Five Ponds Wilderness - Oswegatchie River Campsites

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State Campgrounds
within Adirondack Park

Backcountry camping along the wild and scenic Oswegatchie River offers a wealth of recreational opportunities from paddling, hiking, birding and wildlife viewing to simple relaxation. The 107,230-acre Five Ponds Wilderness area lies between Cranberry Lake on the north, Bog River Flow on the east and Stillwater Reservoir on the south, and contains some of the most remote wilderness in the Adirondack Park.

The sylvan, primitive campsites found along the Oswegatchie River are surrounded by tall hemlock, spruce, and balsam fir. Adventurous explorers may paddle to the southwestern end of Bog River Flow, follow a 3.5 mile canoe carry and travel downstream on the Oswegatchie River to Inlet. Several hiking trails are also accessible from points along the river, such as the Moore Trail which follows the banks past beautiful rapids with many cataracts and pools almost continually in sight. The High Falls Loop Trail has long been a focal point of hikers in the area.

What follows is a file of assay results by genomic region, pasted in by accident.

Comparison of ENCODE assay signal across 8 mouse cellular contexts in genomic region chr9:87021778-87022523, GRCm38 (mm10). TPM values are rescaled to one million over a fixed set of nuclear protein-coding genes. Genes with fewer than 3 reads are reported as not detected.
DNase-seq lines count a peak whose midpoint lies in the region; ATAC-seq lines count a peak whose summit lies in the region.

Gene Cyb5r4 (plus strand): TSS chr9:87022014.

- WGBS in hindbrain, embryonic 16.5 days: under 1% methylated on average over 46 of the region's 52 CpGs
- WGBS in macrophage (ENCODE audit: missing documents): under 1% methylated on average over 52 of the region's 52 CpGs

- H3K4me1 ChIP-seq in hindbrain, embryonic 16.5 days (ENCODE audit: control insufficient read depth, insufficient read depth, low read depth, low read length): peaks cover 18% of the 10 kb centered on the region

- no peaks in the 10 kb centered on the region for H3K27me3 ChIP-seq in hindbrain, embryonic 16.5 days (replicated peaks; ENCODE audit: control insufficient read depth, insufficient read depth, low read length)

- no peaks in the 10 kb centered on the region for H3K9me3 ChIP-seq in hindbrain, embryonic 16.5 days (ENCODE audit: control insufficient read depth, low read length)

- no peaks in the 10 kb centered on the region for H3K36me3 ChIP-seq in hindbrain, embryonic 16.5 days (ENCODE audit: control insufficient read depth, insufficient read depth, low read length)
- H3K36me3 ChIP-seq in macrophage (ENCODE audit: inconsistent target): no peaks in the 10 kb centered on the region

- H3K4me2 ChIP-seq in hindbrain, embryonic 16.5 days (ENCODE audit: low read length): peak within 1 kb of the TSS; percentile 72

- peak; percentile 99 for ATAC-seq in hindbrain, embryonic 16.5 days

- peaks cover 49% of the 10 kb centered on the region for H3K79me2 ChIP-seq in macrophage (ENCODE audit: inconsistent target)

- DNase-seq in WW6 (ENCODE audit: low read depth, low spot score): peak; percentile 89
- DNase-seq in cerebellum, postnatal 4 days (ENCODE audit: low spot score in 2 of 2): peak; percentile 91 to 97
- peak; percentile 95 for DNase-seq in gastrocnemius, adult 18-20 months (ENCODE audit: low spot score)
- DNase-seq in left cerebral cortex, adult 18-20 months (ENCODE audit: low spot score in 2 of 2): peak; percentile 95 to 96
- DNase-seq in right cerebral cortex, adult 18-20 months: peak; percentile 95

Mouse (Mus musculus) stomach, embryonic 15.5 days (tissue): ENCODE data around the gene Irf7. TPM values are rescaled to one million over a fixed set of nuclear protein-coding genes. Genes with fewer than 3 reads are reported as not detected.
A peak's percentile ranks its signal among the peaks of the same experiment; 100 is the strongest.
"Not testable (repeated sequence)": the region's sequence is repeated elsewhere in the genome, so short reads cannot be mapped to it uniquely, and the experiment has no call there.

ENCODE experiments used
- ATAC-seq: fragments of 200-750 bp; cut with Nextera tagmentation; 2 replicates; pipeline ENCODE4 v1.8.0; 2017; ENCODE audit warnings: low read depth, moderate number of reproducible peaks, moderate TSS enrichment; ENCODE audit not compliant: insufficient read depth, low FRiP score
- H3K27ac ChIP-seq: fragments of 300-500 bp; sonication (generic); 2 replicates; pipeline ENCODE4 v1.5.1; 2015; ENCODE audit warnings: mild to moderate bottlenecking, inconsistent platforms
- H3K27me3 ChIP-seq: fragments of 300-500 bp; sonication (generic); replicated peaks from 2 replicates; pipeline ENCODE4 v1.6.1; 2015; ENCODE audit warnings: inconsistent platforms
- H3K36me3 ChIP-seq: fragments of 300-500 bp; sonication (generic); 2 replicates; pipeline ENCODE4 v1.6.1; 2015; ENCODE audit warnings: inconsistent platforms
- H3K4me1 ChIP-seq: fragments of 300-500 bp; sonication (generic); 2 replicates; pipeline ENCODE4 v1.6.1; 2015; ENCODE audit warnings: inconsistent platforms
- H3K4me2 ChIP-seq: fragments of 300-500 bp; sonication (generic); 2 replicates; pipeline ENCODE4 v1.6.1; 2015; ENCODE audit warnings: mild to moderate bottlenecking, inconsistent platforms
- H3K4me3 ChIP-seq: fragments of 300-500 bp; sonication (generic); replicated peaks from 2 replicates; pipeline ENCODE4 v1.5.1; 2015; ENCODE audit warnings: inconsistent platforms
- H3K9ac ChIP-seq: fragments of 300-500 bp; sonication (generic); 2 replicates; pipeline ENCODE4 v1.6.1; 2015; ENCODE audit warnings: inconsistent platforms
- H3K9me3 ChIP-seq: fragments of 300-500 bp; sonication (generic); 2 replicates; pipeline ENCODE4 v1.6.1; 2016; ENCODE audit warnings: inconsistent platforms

For your safety, backcountry camping for more than three nights, or in a group of ten or more requires a permit from a Forest Ranger. Camping at designated sites in the backcountry is done on a first come, first served basis. There is no reservation system for these primitive campsites. Campsites in popular areas fill up quickly on weekends so plan accordingly. Please observe all State Land camping and hiking rules and, to learn more about backcountry camping, visit

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DEC Lands, Trails and Points of Interest Disclaimer New York State
Department of Environmental Conservation (NYS DEC) distributes this geographic data with the understanding that geographic data, including land boundaries as represented, are approximate, and are intended for broad scale planning, inventory, mapping and analysis activities. No survey level accuracy is conveyed. No proof of land ownership is represented. NYS DEC makes no guarantee or warranty concerning the accuracy of information contained in the geographic data. In order to improve data quality, the user is asked to document discovery of errors to the Division of Lands and Forests in writing. Lands data should be used for general information purposes and not to determine property boundaries. In many instances, the state lands and other data layers do not align precisely with the aerial photography. Certain trails and points of interest which may exist on the ground are not currently displayed in this mapper. These datasets are works in progress and will continually be improved.
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